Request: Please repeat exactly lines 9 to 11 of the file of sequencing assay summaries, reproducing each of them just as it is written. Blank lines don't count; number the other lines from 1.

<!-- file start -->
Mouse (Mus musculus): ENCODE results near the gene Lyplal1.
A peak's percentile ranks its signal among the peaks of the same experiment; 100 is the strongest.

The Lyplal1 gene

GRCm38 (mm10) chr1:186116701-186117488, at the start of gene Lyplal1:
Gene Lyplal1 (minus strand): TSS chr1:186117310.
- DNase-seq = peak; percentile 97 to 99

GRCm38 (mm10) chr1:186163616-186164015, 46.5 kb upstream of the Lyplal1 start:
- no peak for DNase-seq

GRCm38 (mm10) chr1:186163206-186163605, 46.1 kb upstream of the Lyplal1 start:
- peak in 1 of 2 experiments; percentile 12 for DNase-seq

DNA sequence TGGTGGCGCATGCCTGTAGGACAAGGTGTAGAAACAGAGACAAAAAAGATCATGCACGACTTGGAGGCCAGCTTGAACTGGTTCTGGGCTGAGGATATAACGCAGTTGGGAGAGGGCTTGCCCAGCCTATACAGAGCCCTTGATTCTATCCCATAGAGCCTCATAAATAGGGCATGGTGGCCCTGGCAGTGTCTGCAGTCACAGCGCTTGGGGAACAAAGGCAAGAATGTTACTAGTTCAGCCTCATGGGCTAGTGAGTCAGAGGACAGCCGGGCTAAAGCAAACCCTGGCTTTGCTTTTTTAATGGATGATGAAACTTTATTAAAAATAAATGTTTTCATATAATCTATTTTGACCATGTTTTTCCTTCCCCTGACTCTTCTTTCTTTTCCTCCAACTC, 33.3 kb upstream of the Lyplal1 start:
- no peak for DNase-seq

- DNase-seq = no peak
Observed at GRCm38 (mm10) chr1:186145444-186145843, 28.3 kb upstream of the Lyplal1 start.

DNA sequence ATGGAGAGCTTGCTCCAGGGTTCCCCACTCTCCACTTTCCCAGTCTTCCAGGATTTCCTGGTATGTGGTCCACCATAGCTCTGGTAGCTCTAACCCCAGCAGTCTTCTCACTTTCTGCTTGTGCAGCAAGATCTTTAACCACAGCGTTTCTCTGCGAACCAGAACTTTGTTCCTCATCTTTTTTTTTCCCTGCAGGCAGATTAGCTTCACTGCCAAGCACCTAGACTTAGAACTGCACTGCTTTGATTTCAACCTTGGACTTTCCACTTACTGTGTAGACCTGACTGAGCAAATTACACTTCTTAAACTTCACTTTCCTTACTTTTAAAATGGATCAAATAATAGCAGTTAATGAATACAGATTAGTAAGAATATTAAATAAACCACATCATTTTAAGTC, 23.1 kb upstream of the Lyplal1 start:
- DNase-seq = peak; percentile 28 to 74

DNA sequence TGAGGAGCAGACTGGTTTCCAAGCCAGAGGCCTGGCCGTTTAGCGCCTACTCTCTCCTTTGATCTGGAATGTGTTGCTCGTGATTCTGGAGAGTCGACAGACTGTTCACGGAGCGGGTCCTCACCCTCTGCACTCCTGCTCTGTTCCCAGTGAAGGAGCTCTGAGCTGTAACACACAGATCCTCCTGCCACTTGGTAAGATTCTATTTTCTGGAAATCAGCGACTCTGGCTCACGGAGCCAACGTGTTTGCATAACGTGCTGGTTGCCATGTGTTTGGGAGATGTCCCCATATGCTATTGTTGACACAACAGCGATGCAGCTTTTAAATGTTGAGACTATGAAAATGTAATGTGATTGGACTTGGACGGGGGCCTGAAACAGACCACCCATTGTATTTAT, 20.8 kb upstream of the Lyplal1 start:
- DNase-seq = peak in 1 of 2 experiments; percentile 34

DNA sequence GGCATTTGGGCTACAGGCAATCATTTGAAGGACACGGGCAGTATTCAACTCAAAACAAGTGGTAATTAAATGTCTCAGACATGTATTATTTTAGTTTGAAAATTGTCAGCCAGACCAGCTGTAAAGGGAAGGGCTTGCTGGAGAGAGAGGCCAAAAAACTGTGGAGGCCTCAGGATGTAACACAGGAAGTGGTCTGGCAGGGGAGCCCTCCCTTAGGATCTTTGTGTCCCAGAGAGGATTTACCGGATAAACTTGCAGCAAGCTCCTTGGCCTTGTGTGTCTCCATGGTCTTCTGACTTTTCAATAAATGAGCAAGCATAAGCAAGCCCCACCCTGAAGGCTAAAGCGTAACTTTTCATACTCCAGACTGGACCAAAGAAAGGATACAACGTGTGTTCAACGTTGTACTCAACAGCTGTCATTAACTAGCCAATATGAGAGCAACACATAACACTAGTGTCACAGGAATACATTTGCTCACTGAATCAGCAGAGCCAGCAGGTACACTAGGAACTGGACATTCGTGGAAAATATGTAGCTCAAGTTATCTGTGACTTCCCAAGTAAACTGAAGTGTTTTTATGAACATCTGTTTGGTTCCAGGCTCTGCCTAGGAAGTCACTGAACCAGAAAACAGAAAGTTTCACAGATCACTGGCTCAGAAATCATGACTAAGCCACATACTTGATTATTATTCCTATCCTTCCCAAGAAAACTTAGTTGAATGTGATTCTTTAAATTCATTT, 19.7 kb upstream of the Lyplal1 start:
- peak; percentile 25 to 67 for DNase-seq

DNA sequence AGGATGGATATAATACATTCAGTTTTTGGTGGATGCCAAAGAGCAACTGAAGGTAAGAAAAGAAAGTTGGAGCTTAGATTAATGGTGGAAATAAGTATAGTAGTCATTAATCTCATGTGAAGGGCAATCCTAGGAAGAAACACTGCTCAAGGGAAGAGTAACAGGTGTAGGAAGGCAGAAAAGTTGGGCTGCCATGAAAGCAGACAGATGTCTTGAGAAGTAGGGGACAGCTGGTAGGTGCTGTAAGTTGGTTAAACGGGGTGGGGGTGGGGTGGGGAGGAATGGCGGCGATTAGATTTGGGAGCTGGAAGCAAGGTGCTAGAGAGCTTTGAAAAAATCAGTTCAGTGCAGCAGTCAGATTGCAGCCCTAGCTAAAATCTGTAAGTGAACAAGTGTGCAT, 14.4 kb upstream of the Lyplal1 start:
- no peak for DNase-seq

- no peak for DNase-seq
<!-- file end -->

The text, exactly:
GRCm38 (mm10) chr1:186163206-186163605, 46.1 kb upstream of the Lyplal1 start:
- peak in 1 of 2 experiments; percentile 12 for DNase-seq

DNA sequence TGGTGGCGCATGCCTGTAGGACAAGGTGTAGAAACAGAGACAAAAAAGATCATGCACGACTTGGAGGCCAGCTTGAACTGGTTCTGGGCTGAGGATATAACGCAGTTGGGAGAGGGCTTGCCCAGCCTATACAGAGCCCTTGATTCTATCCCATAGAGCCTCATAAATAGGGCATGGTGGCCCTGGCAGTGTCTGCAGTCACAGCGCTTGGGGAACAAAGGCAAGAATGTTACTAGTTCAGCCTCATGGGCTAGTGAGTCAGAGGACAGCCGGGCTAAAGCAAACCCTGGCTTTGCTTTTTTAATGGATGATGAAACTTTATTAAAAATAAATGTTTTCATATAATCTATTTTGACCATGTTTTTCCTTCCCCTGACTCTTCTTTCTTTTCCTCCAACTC, 33.3 kb upstream of the Lyplal1 start: